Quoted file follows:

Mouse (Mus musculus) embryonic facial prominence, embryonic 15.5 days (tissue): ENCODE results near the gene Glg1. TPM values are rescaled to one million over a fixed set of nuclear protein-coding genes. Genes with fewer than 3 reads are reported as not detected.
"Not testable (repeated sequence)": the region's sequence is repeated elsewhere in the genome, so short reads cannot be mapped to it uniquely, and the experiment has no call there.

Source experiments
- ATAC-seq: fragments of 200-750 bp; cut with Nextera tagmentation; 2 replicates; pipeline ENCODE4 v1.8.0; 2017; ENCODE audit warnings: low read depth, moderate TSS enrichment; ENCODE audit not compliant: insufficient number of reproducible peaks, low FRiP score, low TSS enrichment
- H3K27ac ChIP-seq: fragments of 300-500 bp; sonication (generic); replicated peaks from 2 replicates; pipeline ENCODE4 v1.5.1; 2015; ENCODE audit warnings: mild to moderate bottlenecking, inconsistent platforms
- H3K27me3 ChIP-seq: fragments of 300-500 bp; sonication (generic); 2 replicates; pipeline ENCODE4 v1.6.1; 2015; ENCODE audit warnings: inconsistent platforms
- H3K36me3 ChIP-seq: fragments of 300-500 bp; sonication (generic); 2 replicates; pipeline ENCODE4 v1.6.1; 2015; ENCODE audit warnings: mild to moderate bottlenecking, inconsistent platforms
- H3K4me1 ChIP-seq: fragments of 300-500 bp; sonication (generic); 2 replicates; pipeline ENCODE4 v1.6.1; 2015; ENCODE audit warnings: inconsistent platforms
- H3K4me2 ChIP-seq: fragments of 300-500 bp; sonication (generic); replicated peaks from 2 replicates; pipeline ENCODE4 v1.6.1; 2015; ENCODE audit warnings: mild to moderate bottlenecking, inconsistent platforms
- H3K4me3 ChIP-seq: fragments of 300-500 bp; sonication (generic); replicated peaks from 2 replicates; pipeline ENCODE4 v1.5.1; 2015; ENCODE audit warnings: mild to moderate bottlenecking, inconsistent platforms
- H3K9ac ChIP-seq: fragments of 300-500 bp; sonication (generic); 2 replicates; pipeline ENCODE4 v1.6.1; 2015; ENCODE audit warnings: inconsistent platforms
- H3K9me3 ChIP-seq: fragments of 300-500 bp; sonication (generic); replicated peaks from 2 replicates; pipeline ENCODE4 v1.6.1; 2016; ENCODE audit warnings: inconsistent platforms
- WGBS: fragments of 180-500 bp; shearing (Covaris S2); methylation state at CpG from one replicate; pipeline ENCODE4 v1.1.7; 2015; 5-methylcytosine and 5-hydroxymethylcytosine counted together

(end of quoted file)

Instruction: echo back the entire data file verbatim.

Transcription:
Mouse (Mus musculus) embryonic facial prominence, embryonic 15.5 days (tissue): ENCODE results near the gene Glg1. TPM values are rescaled to one million over a fixed set of nuclear protein-coding genes. Genes with fewer than 3 reads are reported as not detected.
"Not testable (repeated sequence)": the region's sequence is repeated elsewhere in the genome, so short reads cannot be mapped to it uniquely, and the experiment has no call there.

Source experiments
- ATAC-seq: fragments of 200-750 bp; cut with Nextera tagmentation; 2 replicates; pipeline ENCODE4 v1.8.0; 2017; ENCODE audit warnings: low read depth, moderate TSS enrichment; ENCODE audit not compliant: insufficient number of reproducible peaks, low FRiP score, low TSS enrichment
- H3K27ac ChIP-seq: fragments of 300-500 bp; sonication (generic); replicated peaks from 2 replicates; pipeline ENCODE4 v1.5.1; 2015; ENCODE audit warnings: mild to moderate bottlenecking, inconsistent platforms
- H3K27me3 ChIP-seq: fragments of 300-500 bp; sonication (generic); 2 replicates; pipeline ENCODE4 v1.6.1; 2015; ENCODE audit warnings: inconsistent platforms
- H3K36me3 ChIP-seq: fragments of 300-500 bp; sonication (generic); 2 replicates; pipeline ENCODE4 v1.6.1; 2015; ENCODE audit warnings: mild to moderate bottlenecking, inconsistent platforms
- H3K4me1 ChIP-seq: fragments of 300-500 bp; sonication (generic); 2 replicates; pipeline ENCODE4 v1.6.1; 2015; ENCODE audit warnings: inconsistent platforms
- H3K4me2 ChIP-seq: fragments of 300-500 bp; sonication (generic); replicated peaks from 2 replicates; pipeline ENCODE4 v1.6.1; 2015; ENCODE audit warnings: mild to moderate bottlenecking, inconsistent platforms
- H3K4me3 ChIP-seq: fragments of 300-500 bp; sonication (generic); replicated peaks from 2 replicates; pipeline ENCODE4 v1.5.1; 2015; ENCODE audit warnings: mild to moderate bottlenecking, inconsistent platforms
- H3K9ac ChIP-seq: fragments of 300-500 bp; sonication (generic); 2 replicates; pipeline ENCODE4 v1.6.1; 2015; ENCODE audit warnings: inconsistent platforms
- H3K9me3 ChIP-seq: fragments of 300-500 bp; sonication (generic); replicated peaks from 2 replicates; pipeline ENCODE4 v1.6.1; 2016; ENCODE audit warnings: inconsistent platforms
- WGBS: fragments of 180-500 bp; shearing (Covaris S2); methylation state at CpG from one replicate; pipeline ENCODE4 v1.1.7; 2015; 5-methylcytosine and 5-hydroxymethylcytosine counted together